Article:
Some people think that the horse racing industry is against off shore sports books that take bets on their races, but do not contribute to the pools or the sport, because it siphons money off that would normally be spent at the race track. If the money isn’t wagered through the race tracks, and therefore isn’t subject to the takeout, the race track isn’t getting needed revenue and people who choose to bet through those sports books are hurting the industry and even the sport that they love to bet on.
While the loss of revenue is one problem for race track, whether they are thoroughbred race tracks, harness race tracks, or even greyhound race tracks, there is another more serious problem that is seldom mentioned.
A wise handicapper can use the pools and the distribution of the money in the pools to know when a horse is live. That means that the back stretch folk, the ones in the know, bet a certain way when a horse is meant to win. Of course, that doesn’t always mean the horse will win, because nothing is guaranteed in horse racing or life, but by watching the pools and the flow of money, with a little practice, you can tell whether it is the general public betting a horse or if there is some inside money.
Unfortunately, when bets are placed at sports books that do not co-mingle their pools with the pari-mutuel pools at the race track, there is no way of knowing how much is bet on a horse or how it is bet. When what appears to be a long shot wins the race, the payoffs at the race track may be much larger than the payoff at the sports books. That is because when a race is “fixed,” it is better to bet it at an off shore book, away from the eyes of the authorities who would investigate any suspicious amounts bet on a horse that wins despite its apparent lack of ability.
Here is what I mean. If a horse appears to have little chance of winning and the morning line is 30-1, but someone bets a large sum to win on the horse or backs it multiple times in the trifecta, and then the horse wins, the racing authorities will look into it and try to determine if the race was fixed. That is part of their job. Making sure that the public isn’t cheated is part of what they do. But they don’t have access to off shore, unlicensed sports books, and therefore, cannot know that a race was fixed if a long shot wins and it wasn’t backed heavily in the pools at the track.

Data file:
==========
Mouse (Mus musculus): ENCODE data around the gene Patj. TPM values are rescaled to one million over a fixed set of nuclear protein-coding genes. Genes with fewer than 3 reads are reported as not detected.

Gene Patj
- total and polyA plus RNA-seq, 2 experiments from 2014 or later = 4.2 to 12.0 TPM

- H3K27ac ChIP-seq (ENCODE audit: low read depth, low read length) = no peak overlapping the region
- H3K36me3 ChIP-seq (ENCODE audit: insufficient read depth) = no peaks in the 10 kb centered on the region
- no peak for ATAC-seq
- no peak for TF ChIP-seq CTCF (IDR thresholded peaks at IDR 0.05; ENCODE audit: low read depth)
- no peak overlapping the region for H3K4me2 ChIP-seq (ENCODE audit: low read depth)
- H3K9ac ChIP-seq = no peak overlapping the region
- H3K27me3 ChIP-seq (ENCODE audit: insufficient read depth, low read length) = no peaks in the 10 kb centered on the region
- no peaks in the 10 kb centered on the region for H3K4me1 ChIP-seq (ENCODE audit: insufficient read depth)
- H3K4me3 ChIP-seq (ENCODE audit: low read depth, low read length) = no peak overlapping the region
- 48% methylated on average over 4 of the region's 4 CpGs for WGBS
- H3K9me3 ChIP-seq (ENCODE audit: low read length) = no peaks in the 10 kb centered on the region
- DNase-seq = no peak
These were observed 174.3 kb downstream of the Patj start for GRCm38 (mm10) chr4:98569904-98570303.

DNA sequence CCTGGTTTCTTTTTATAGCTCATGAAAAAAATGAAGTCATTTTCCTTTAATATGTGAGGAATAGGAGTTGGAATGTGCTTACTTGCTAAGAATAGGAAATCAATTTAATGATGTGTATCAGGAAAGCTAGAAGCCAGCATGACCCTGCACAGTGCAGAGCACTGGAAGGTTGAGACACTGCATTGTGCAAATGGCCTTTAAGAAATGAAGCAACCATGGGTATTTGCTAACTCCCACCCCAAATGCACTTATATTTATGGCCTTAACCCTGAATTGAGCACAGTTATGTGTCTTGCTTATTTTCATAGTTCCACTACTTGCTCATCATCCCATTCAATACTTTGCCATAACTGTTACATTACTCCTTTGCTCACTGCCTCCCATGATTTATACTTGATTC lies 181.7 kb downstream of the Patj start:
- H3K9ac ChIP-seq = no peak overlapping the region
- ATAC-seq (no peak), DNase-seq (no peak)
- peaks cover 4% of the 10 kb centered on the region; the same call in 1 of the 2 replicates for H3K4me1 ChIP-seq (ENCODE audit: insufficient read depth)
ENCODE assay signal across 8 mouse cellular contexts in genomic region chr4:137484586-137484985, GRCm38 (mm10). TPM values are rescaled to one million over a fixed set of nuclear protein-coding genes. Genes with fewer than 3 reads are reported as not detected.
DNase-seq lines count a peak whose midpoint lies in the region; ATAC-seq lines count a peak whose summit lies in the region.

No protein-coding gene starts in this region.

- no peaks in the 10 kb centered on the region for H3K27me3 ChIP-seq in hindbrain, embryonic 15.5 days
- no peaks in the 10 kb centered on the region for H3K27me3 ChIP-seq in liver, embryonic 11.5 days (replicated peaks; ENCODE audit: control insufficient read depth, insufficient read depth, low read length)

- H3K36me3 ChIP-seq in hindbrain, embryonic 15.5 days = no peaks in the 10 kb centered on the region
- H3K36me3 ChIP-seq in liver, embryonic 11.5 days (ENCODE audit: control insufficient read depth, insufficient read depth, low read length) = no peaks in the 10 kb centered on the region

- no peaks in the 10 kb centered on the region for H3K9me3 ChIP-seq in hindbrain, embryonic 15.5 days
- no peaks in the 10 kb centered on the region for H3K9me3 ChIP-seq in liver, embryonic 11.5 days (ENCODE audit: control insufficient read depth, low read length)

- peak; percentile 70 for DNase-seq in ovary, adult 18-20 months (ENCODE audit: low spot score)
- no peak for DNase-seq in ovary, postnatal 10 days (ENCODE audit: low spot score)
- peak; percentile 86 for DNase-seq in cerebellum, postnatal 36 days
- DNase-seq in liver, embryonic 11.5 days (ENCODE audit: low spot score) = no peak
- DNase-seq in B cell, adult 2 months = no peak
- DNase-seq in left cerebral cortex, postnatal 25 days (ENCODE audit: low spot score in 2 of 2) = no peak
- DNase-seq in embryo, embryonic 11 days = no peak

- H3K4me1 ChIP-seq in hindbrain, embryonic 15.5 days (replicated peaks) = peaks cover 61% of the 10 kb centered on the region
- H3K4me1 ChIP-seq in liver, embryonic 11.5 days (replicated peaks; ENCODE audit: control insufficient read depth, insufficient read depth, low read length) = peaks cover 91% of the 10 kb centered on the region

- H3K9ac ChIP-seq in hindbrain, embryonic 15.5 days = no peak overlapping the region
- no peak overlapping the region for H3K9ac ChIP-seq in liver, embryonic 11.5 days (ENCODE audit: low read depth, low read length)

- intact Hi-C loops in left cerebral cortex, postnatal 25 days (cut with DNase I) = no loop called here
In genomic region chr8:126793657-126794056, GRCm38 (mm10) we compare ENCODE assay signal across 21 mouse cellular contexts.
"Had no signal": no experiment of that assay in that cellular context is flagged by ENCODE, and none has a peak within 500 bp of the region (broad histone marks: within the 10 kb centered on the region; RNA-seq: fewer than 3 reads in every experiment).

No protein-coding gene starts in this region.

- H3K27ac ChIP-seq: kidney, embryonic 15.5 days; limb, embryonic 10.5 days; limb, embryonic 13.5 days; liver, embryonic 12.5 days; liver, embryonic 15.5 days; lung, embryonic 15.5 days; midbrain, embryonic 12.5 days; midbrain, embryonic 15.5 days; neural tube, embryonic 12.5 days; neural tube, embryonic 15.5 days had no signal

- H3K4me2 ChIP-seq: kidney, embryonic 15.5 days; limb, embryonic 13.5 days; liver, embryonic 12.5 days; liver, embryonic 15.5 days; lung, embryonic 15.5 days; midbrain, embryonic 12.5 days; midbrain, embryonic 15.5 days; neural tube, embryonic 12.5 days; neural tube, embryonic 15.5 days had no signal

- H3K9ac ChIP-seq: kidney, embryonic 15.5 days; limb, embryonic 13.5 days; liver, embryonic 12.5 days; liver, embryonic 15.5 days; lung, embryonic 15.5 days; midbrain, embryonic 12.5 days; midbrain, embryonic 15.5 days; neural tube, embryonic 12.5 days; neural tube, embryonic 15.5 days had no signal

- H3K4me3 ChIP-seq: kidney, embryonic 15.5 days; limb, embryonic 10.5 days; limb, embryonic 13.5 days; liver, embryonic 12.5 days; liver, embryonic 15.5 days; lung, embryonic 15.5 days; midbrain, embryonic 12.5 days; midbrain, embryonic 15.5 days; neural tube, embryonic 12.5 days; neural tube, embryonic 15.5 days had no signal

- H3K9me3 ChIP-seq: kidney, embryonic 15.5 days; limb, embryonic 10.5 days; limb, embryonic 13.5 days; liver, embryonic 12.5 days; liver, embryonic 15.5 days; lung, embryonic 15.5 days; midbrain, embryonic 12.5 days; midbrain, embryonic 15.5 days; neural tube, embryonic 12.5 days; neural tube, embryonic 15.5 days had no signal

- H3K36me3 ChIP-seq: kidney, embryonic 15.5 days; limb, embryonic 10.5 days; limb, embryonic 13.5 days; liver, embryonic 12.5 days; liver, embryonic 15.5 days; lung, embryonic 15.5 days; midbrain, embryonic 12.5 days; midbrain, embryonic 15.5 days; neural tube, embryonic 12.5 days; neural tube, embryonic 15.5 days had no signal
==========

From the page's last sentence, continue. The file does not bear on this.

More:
Fixing a race and then betting through the off shore books makes it easier to get away with it and to cheat the public. The off shore books do not use pari mutuel betting and therefore, they are getting cheated, too. If they suspect they are being cheated and a race was fixed, they certainly aren’t going to contact the racing officials. So what are their options? They can either refuse to pay the winner(s) or reluctantly payout and try to monitor those bettors in the future and refuse to take anymore bets on long shots from them.
The off shore sports books have an uphill battle when it comes to attracting and keeping customers. If they get the reputation for not paying, then they may not be able to attract customers and stay in business. So many times, they do pay, even though they suspect foul play.
I am not trying to gather sympathy for the sports books, however, and this article is about what is good or bad for horseracing. The off shore wagering on horse races is bad for the sport because it gives one more opportunity to criminals to tamper with races without getting caught. As sports go, most of horse racing is honest, but human nature being what it is, when there is the possibility of fleecing someone, there are a few people who will take advantage of a situation.
Therefore, it is in the best interest of our sport, horseracing, to have sportsbooks and other venues that are licensed and taxed and subject to oversight that take action on the races. It is also in our best interest to discourage the public and to make them aware that placing bets with off shore sports books is a bad idea and you are just setting yourself up to take a loss. I am not saying the books themselves are dishonest, but they do encourage race fixing and dishonest behavior, and that is bad for anyone who places a wager on a race.